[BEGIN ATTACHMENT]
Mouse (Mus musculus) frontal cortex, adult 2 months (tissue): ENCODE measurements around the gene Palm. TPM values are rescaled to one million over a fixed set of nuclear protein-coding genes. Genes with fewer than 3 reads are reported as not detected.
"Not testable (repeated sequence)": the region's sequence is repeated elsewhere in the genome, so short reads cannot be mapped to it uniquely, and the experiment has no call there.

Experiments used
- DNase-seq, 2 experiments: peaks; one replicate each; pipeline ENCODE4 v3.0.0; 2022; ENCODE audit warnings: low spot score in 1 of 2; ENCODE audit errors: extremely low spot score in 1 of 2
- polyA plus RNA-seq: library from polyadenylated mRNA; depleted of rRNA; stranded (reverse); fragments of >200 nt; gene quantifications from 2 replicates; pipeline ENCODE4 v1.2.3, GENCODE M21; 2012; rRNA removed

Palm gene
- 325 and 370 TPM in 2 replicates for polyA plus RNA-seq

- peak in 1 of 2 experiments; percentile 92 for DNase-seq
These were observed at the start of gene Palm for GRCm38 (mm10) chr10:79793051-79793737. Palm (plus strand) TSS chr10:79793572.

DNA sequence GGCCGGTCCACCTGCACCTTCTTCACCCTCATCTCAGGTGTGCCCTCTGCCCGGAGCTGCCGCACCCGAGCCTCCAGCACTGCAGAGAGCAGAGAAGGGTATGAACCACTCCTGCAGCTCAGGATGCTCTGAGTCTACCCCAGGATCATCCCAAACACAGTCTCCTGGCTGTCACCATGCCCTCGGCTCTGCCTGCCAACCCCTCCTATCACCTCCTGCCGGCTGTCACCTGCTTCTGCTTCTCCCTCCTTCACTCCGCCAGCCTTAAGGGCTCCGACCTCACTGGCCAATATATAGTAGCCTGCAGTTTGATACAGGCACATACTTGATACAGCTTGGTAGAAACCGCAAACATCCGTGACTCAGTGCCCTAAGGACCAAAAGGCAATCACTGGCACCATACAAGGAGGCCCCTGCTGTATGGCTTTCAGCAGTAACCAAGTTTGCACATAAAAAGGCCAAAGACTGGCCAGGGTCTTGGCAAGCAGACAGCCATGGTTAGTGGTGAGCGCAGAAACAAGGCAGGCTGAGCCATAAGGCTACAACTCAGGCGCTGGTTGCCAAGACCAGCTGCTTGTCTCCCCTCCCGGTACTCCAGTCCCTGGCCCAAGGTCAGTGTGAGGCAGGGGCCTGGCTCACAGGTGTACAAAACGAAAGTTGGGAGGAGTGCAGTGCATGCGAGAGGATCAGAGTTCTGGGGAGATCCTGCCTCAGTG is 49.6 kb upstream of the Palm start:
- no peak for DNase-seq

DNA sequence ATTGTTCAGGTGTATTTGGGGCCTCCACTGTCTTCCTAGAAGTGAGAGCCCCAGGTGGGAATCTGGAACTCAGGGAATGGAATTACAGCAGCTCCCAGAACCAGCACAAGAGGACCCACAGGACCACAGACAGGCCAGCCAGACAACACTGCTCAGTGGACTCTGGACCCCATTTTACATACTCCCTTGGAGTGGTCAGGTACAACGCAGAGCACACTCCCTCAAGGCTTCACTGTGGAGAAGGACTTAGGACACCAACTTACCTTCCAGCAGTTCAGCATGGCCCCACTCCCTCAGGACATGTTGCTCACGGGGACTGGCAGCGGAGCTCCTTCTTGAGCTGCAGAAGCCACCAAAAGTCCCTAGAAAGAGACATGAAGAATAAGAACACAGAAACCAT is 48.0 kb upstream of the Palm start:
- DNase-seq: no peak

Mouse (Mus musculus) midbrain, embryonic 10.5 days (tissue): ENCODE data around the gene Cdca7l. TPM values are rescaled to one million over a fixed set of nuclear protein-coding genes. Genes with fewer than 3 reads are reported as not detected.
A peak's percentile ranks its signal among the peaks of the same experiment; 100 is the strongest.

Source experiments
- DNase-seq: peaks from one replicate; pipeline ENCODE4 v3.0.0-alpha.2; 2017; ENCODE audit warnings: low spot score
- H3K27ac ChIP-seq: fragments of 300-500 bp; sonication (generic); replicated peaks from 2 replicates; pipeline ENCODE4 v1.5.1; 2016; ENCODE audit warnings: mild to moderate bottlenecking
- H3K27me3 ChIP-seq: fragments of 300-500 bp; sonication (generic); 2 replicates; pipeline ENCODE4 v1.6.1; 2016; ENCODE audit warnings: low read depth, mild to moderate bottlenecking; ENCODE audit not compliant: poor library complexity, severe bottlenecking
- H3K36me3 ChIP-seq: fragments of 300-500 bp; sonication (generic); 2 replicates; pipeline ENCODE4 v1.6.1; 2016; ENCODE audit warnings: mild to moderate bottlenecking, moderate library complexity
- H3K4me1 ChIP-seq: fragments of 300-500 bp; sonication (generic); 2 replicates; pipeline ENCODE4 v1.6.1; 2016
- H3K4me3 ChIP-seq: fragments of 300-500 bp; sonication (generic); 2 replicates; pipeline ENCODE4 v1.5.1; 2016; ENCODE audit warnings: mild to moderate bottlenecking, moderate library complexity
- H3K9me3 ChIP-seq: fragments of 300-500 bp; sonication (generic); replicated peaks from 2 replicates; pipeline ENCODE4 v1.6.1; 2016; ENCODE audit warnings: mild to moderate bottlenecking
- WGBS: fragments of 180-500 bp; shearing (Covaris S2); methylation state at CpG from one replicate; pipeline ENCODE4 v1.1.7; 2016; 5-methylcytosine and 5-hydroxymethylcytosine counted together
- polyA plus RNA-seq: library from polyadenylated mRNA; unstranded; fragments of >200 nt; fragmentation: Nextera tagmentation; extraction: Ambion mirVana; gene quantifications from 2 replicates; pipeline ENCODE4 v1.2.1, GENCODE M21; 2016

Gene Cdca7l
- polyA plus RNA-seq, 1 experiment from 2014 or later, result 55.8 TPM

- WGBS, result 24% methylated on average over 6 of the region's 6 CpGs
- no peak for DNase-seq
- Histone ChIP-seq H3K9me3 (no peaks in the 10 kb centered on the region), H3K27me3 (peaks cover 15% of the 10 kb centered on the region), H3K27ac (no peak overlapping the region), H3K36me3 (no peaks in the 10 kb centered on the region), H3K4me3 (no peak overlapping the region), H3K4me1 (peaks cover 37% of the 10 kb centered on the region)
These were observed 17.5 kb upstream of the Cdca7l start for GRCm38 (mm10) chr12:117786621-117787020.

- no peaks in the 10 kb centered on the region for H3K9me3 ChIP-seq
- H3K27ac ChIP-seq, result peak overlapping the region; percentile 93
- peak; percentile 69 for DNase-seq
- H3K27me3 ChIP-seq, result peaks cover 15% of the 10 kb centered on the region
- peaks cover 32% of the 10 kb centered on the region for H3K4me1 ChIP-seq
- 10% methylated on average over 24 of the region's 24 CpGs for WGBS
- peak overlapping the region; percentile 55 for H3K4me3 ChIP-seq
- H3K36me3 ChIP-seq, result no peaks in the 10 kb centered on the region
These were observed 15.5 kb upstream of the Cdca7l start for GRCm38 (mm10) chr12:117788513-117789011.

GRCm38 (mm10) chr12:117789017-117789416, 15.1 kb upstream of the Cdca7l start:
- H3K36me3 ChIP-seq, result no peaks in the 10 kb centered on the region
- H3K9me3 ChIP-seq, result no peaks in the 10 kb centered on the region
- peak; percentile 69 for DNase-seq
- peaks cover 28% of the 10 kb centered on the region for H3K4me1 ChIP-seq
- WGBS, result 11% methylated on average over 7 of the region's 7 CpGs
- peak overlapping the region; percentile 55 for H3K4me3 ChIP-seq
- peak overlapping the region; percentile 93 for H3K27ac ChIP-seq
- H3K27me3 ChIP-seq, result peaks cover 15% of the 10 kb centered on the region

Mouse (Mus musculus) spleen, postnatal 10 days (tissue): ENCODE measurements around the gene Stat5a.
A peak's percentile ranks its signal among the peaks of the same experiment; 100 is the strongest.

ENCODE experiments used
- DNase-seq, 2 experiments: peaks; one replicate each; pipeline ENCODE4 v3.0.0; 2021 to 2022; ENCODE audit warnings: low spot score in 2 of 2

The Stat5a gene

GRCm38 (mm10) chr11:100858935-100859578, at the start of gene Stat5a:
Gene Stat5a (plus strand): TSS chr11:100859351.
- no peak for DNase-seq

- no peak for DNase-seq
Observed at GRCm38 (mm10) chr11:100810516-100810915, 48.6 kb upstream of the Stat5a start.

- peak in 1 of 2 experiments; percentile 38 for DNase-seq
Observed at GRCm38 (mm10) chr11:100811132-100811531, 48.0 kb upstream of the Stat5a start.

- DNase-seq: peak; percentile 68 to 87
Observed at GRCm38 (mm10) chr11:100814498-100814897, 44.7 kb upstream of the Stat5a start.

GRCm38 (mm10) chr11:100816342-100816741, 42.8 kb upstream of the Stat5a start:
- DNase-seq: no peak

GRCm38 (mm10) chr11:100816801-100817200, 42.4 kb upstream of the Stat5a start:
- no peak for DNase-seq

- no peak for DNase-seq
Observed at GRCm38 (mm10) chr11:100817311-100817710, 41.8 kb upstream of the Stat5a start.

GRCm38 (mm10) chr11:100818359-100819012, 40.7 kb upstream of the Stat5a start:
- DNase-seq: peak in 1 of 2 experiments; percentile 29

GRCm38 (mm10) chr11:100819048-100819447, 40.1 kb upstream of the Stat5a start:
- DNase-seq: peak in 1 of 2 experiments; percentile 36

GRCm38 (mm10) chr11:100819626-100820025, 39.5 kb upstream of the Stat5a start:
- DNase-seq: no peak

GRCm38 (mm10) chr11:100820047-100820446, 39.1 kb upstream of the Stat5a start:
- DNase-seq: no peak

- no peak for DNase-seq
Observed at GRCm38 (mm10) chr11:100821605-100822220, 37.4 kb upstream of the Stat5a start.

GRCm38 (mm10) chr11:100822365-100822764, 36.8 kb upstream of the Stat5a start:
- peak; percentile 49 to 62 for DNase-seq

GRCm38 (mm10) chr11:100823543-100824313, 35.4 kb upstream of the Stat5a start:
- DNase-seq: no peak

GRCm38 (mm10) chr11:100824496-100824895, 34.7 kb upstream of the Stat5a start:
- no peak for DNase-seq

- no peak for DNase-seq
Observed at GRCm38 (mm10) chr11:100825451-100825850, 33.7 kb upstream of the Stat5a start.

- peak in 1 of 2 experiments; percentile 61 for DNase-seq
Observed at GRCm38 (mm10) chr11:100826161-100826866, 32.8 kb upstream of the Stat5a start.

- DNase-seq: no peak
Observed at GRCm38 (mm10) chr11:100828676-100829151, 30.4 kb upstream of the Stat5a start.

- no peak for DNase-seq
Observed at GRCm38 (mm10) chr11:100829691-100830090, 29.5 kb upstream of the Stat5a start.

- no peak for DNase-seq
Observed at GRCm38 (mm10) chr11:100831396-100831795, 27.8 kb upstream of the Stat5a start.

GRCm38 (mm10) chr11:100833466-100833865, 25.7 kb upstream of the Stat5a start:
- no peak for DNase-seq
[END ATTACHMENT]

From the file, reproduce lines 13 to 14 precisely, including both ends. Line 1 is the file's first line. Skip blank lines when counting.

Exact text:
- DNase-seq: no peak

Mouse (Mus musculus) midbrain, embryonic 10.5 days (tissue): ENCODE data around the gene Cdca7l. TPM values are rescaled to one million over a fixed set of nuclear protein-coding genes. Genes with fewer than 3 reads are reported as not detected.